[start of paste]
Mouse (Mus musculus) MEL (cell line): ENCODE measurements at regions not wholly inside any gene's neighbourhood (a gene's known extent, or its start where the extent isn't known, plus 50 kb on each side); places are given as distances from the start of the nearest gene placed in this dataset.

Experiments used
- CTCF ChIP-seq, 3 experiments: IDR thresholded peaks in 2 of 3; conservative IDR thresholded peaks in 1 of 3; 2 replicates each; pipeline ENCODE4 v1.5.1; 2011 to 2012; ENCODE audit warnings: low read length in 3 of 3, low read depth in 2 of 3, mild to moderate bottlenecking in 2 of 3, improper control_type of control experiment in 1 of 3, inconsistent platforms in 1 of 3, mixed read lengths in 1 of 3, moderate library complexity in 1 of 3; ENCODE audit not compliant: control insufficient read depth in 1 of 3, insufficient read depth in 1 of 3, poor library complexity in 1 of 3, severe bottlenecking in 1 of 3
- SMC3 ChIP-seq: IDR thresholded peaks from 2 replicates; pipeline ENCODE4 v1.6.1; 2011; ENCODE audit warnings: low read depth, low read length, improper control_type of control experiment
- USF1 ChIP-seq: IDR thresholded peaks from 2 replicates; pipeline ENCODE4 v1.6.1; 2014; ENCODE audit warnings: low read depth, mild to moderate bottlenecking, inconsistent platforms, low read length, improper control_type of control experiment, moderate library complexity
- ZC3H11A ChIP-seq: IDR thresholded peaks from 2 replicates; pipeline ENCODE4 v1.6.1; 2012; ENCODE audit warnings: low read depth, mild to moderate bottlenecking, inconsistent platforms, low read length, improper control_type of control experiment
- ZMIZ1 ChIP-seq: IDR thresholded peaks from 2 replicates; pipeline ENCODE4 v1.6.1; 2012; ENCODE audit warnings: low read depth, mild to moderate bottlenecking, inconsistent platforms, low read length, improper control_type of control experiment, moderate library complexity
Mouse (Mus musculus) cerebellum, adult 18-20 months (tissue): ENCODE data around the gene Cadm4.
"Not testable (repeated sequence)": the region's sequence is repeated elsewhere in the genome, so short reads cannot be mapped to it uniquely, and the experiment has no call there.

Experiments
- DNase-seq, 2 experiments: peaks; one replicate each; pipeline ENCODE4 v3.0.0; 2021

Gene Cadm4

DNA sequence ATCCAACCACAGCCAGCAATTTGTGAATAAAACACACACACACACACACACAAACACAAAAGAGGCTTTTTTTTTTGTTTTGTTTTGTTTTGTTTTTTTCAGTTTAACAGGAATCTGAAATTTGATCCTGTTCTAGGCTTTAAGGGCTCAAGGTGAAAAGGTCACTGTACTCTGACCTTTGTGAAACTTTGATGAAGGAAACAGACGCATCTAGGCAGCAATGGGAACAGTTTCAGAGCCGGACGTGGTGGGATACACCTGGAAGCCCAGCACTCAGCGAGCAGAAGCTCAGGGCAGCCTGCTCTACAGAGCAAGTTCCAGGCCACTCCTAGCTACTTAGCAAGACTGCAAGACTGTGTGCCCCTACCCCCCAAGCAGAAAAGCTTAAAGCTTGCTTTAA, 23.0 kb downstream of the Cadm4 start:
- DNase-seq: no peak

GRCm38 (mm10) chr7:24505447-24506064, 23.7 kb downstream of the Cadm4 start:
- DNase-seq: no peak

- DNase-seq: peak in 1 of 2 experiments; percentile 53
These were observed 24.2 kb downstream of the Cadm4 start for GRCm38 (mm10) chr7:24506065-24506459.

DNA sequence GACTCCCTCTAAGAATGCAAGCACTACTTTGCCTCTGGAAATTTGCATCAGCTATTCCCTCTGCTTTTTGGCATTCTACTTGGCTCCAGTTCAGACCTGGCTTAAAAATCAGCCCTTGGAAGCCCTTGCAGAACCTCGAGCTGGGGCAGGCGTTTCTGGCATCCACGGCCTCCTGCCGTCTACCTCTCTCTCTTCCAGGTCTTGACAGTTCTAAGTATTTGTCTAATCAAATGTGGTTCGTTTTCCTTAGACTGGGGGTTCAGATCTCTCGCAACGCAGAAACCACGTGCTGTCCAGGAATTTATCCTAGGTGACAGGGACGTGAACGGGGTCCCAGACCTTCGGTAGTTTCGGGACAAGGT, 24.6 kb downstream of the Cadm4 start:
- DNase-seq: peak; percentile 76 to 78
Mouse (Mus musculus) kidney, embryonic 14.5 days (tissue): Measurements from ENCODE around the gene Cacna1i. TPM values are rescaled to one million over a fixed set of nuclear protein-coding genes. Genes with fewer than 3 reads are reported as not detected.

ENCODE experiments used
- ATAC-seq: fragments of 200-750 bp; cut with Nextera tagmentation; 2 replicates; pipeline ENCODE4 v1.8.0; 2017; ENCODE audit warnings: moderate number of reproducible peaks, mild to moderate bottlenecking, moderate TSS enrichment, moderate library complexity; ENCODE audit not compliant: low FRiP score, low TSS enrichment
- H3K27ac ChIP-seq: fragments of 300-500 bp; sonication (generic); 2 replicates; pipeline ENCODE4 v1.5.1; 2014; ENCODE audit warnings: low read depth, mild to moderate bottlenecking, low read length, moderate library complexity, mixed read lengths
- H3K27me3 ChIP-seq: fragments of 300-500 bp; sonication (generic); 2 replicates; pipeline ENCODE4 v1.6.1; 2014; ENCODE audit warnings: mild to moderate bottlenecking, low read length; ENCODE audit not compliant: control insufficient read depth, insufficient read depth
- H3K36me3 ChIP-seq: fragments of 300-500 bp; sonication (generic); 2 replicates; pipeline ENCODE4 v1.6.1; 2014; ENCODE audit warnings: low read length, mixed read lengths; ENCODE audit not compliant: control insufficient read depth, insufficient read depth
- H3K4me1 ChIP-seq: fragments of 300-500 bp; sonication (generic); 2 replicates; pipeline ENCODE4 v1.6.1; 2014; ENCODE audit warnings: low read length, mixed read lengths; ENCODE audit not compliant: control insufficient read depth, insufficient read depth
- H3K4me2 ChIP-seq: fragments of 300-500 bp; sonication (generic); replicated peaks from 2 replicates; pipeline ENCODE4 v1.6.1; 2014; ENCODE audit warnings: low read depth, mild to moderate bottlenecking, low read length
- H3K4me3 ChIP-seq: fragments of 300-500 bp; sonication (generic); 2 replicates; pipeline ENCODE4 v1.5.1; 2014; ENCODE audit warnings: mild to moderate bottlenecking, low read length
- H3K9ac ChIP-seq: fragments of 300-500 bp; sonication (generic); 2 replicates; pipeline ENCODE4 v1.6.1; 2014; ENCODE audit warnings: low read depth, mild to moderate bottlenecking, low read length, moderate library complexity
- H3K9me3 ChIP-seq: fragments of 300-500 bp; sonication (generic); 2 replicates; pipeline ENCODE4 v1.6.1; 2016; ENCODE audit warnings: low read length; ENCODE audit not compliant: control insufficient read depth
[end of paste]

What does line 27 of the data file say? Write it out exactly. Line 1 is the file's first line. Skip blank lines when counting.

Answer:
- H3K4me1 ChIP-seq: fragments of 300-500 bp; sonication (generic); 2 replicates; pipeline ENCODE4 v1.6.1; 2014; ENCODE audit warnings: low read length, mixed read lengths; ENCODE audit not compliant: control insufficient read depth, insufficient read depth